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My office has moved to Midtown (across from Grand Central…more about that later), but I think I like the concrete canyons of Downtown better.  The streets down by Wall Street feel like I always imagined New York felt like when I was little (although so do the brownstone streets of Brooklyn).  Downtown also has unique holiday decorations–those jagged star/explosions.  Whenever I see them, I imagine Batman has just punched the lamppost and an audible “Bap” or “Kapow” is forthcoming.  I guess they are supposed to betoken universal peace or some such thing, but it sure looks like Batman went on a rampage.  Indeed, the whole downtown area sort of has the brooding gritty melancholy of Gotham…especially on foggy or wintry days.

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19th century wallpaper by William Morris

19th century wallpaper by William Morris

In the middle of the nineteenth century, oil and gas lamps replaced candles as the main source of indoor illumination.  At the same time, chemists and industrialists were rapidly bringing numerous new dyes and pigments to market.  Because of these innovations there was a great change in interior decorating: gone was the era when walls had to be pale-colored to keep rooms from being gloomy.  There was a tremendous revolution in color! Paints, dyes, and wallpapers became available in shades never seen before. Thanks to the nineteenth century British love of green, few colors were more popular than Scheele’s green, a beautiful yellow green which became the color de rigueur for fashionable bedrooms, studies, and dining rooms during the 1850s and 1860s.  The color was unimaginatively named after Carl Wilhelm Scheele, a Swedish chemist who discovered the pigment in 1775.

19th century wallpaper by William Morris

19th century wallpaper by William Morris

Unfortunately, the compound which lent the distinctive and vivid color to Scheele’s green was an acidic copper arsenite (which contains the highly poisonous heavy metal arsenic).  Soon rich and modish people throughout Great Britain were falling sick of headaches, nausea, tremors, and other symptoms of arsenic poisoning.  Numerous children died outright (particularly since sick people were confined to their poisonous rooms by medical norms of the day).  In addition to being poisonous, arsenic is a potent carcinogen so wallpaper which did not kill a person outright (or was replaced by newer fashions) might still shorten its owner’s life by decades.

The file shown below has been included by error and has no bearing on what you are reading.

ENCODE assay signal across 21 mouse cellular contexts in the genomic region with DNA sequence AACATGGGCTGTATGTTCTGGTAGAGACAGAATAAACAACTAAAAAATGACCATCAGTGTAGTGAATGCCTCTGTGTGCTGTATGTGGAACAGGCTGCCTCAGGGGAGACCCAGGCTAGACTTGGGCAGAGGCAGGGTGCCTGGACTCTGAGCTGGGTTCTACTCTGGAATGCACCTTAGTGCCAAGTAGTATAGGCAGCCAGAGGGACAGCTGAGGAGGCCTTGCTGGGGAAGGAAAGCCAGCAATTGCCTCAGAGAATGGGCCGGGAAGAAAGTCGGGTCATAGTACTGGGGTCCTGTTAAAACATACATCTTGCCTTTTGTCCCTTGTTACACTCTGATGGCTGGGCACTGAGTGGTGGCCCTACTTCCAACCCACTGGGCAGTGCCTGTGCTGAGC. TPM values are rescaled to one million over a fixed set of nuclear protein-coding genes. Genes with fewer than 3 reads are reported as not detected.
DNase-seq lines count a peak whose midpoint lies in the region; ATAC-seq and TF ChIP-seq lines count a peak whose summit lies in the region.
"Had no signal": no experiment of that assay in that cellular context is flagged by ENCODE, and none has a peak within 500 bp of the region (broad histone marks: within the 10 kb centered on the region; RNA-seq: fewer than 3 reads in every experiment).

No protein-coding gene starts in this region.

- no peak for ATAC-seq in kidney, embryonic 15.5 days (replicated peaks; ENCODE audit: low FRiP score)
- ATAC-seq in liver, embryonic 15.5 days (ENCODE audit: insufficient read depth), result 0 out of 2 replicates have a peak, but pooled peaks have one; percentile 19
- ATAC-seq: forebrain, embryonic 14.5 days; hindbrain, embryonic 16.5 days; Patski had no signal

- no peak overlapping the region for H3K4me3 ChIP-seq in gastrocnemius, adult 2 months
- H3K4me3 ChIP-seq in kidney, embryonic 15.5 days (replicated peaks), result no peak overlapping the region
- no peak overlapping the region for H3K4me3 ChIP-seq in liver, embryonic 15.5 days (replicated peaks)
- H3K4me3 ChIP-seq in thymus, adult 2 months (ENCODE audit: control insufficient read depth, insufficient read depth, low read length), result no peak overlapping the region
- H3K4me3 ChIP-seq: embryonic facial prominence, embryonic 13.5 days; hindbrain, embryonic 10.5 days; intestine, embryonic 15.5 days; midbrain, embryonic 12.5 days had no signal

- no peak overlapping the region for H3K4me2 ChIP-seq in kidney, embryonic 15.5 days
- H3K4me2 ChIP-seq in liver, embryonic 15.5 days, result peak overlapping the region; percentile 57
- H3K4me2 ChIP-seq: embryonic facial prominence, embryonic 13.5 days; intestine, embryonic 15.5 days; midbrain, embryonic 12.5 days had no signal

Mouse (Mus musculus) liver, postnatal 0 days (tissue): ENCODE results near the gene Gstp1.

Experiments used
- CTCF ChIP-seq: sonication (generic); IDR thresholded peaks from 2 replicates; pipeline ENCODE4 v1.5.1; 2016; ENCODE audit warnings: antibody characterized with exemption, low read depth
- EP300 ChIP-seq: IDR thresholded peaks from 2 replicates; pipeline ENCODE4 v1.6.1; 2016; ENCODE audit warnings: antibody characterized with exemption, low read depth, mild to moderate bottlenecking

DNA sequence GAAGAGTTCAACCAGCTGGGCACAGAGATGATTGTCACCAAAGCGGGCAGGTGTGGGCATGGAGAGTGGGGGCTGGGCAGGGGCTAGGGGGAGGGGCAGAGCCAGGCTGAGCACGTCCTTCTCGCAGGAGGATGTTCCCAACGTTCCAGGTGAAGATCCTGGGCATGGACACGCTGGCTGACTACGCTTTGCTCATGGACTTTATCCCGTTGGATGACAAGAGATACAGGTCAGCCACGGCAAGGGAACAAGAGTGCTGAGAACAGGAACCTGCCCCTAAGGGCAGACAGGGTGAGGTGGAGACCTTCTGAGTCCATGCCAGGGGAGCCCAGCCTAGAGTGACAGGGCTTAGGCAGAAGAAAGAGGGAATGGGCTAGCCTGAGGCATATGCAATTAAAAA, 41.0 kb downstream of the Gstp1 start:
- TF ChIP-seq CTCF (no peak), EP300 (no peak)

19th century wallpaper by William Morris

19th century wallpaper by William Morris

Cheap wallpaper released toxic powder, but even expensive well-made wallpaper could be colonized by various fungi when the paper became damp.  As the fungi metabolized the Scheele’s green dye, arsine gasses were produced.  In case you are not alarmed enough at the idea of people coating their walls with arsenic, Scheele’s green was also used as a food color for candies and sweets (and as a potent insecticide).

19th century wallpaper by William Morris

19th century wallpaper by William Morris

Perhaps the most disturbing part of the story is the lengths to which merchants and manufacturers went in order to prove that Scheele’s green was perfectly safe.  Craftsmen and wallpaper sellers would earnestly lick the walls and vigorously swear that nothing was wrong with the color.  Even when the link between Scheele’s green and morbid toxicity was firmly established, some artists and artisans were difficult to constrain.  To quote  suttonplacedesign.com, “The famous artist and designer, William Morris,only removed green arsenic pigments from his wallpapers under protest, writing in 1885: ‘….it is hardly possible to imagine….a greater folly…than the arsenic scare.’” To celebrate Morris’ strong feelings, I have illustrated this post about a horrible toxin entirely with his beautiful designs.

19th century wallpaper by William Morris

19th century wallpaper by William Morris

In our era, there is a pervasive sentiment that the stuff in our walls, food, and air is gradually killing us.  At least we can take comfort we do not live in the Victorian era when the word “gradually” was not a part of that sentence!

19th century wallpaper by William Morris

19th century wallpaper by William Morris

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